You may feel tired for several days after the procedure because of the exertion to remain still for so long.Long Term Risks - Longer than 2-Weeks Post-Treatment
Overall, ExAblate® MRgFUS is a reasonably safe procedure for treating painful bone metastases with minimal risk. Infrequent complications that have been reported following ExAblate® treatment include the possibility of scar formation after skin burn and possible numbness. If a nerve was damaged (unintended), there may be muscle weakness, numbness, or sensory loss that may resolve after several months, or it may be non-reversible. In the clinical study for ExAblate® treatment for bone metastases, this occurred in one patient treated with the ExAblate® treatment.
If you experience a blood clot after the procedure that is not treated emergently, you may have long term complications related to it if it does not resolve quickly. You could have muscle, heart, brain, or lung damage. Bone fractures may occur at any time as a result of the bone metastases weakening the bone, prior radiation therapy, or the ExAblate® procedure.
Benefits of having this done
The pivotal study for this device was conducted under an investigational device exemption and the results are published on Clinicaltrials.gov (NCT00656305). This was a global study conducted at 17 centers located in the US, Canada, Israel, Rome, and Russia. The study design included randomization into a treatment arm and a placebo arm in a 3:1 ratio.
A total of 139 subjects took part in the study. The post treatment follow up was through 3 months. The primary endpoint was clinically significant pain relief and stable or reduced pain medication usage; secondary endpoints were related to improved quality of life. After 3 months of follow-up, 65% of patients experienced substantial pain relief at the site of ExAblate® treatment. Pain relief was observed within 3-7 days after the procedure and coincided with improvement in quality of life. The procedure is non-invasive (i.e., no surgical scars) and may be performed on an out-patient basis.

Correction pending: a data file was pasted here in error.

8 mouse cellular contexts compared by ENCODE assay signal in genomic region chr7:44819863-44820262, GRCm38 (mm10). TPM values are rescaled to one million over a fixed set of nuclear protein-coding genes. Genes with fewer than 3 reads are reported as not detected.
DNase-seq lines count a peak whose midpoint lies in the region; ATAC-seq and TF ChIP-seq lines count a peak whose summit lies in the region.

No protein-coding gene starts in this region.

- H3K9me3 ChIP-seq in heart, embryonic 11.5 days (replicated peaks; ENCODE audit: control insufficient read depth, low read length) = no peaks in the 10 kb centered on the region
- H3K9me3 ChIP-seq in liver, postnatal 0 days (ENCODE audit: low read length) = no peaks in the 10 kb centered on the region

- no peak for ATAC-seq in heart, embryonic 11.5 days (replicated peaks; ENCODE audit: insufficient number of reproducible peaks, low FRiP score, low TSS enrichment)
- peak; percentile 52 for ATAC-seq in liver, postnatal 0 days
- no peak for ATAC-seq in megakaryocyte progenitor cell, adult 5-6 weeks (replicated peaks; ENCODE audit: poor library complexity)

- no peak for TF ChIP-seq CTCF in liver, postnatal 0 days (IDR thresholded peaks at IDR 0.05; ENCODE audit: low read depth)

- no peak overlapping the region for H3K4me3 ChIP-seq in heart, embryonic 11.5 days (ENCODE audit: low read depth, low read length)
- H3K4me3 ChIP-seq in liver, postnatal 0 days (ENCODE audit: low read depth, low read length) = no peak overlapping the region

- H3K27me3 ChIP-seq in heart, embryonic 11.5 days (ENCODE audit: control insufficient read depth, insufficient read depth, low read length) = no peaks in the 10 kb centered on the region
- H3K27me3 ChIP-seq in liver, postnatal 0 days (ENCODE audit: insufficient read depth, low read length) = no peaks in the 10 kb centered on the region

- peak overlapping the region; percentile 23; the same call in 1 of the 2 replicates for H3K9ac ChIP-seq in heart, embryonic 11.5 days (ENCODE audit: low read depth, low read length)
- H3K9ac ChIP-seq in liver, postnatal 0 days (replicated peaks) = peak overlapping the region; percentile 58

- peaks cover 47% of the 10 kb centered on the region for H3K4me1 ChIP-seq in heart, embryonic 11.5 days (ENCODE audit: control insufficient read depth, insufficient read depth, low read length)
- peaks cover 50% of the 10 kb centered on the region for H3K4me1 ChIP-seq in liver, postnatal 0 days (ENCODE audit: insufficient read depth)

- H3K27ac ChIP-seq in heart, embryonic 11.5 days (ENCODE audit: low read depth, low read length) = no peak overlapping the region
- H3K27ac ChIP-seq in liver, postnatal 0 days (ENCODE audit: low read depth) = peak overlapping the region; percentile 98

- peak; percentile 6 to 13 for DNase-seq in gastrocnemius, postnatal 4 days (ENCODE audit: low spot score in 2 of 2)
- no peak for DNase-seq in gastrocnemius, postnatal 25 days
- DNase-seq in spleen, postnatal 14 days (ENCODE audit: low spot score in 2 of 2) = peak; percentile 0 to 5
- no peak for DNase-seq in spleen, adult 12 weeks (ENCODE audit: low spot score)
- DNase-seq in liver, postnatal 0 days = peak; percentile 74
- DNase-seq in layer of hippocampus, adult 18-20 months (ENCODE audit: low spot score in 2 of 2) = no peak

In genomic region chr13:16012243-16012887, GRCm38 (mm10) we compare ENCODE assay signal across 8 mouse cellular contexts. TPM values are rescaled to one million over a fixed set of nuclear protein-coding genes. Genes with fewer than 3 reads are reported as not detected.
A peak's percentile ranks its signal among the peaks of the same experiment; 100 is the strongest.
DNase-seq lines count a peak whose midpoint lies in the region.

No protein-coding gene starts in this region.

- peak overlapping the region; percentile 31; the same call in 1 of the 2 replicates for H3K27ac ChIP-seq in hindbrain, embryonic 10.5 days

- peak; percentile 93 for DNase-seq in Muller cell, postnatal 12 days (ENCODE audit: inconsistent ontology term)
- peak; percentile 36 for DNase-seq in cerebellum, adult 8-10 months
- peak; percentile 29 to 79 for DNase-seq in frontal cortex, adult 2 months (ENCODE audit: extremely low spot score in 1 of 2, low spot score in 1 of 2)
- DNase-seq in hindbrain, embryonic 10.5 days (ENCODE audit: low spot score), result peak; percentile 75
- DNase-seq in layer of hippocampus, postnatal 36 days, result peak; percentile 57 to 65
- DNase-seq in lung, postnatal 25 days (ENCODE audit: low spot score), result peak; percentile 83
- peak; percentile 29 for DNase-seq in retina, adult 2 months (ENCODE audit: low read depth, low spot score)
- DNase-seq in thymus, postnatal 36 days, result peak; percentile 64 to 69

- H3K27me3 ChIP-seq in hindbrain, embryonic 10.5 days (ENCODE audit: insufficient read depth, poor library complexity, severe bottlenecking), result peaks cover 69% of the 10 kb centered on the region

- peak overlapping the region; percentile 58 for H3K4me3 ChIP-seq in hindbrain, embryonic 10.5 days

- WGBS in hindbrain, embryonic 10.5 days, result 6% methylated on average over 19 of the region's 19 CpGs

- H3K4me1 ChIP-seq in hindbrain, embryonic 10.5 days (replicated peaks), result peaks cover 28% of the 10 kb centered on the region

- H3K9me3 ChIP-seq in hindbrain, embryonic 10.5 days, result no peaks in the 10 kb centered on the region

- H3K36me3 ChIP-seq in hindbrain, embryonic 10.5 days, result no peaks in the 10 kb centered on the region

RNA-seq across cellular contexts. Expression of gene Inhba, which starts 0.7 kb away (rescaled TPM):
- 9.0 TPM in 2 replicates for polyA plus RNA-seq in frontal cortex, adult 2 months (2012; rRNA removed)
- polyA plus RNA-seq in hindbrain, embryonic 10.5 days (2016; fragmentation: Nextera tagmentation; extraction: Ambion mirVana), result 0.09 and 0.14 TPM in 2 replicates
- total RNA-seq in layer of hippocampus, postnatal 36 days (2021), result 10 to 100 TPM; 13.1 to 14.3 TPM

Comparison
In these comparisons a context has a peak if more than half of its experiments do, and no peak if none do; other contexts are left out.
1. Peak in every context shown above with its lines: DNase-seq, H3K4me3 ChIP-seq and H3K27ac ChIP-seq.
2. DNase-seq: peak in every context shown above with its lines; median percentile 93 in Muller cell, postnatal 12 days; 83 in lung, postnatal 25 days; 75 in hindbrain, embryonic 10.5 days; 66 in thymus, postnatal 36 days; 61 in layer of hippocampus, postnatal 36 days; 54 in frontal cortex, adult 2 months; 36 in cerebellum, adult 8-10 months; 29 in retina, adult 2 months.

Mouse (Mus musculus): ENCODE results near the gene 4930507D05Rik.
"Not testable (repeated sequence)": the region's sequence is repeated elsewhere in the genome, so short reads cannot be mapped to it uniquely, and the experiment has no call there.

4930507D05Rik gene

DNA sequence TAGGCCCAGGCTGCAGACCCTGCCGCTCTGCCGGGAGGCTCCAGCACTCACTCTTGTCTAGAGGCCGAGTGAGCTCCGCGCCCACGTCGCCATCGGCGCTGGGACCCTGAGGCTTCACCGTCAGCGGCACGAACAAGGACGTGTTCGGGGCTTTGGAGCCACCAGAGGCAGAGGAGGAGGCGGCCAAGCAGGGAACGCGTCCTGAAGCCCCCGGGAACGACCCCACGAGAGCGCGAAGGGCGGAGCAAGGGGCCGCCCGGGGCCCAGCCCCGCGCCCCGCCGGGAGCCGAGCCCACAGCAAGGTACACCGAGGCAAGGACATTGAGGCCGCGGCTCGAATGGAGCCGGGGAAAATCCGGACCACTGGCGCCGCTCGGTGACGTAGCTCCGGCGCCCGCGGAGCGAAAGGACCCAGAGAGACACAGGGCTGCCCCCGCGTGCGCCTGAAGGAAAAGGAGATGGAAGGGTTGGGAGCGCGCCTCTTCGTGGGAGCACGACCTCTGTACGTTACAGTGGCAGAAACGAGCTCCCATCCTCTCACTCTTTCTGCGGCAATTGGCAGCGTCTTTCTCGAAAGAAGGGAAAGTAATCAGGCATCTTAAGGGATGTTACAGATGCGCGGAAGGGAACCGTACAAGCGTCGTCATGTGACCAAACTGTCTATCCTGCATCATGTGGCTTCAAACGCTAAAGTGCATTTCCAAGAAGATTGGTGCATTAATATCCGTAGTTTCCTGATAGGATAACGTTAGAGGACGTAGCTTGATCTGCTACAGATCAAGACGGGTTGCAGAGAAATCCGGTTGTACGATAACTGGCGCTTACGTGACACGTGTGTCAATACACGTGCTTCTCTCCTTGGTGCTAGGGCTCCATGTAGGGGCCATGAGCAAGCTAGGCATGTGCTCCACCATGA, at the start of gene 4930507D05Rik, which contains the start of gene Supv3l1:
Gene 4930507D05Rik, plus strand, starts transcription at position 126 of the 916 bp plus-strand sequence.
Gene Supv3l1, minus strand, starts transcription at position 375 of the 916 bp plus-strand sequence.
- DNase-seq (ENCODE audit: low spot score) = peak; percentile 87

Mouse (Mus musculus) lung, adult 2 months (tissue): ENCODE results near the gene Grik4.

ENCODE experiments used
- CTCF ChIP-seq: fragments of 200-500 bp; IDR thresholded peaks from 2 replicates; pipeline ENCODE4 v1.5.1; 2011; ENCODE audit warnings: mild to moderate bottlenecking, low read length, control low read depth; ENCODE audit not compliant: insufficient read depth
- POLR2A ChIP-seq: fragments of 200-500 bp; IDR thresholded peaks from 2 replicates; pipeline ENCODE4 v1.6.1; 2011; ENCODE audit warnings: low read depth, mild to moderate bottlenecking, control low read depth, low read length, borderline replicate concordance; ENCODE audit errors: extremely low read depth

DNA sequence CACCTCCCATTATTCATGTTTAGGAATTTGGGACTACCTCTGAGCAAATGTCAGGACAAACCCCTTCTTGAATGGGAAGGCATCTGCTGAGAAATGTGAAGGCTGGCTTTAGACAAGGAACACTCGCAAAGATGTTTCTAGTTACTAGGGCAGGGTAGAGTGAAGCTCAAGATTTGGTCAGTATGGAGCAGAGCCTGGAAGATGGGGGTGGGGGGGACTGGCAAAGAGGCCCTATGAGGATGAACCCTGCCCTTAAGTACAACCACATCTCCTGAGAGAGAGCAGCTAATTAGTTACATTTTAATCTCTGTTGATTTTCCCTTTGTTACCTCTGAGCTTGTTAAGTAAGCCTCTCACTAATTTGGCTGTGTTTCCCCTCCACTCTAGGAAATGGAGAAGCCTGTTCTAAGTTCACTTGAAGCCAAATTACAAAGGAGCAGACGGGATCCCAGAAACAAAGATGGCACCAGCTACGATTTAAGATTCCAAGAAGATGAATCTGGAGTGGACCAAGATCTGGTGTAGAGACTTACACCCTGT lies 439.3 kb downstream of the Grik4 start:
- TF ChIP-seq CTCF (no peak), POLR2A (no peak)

How to decide about this treatment
You must explain all of your medical conditions to your physician as well as the level of pain that you are experiencing. Your physician will evaluate whether you are a good candidate for the ExAblate® treatment. Together, in consultation with your physician and caregivers, you will need to decide if you are a suitable candidate. Your physician will also discuss any other treatment options that are available to you.
Where to find out more
|MRgFUS||Magnetic Resonance guided Focused Ultrasound Surgery|
|Bone Mets||abbreviated term for bone metastasis|
|Metastasis||spread of main cancer to other locations in the body, including to the bone|
|Sham/placebo||used in a clinical trial to demonstrate effectiveness against a known standard which would be No Treatment|
|Randomized||Method used to assign subjects to a treatment arm of the study so that the actual treatment allocation remains unknown to participating subjects until the end of the study|
|Sonication||a pulse of ultrasound energy delivered over a period of 10-20 seconds|
Last modified Sun, 10 Aug, 2014 at 6:25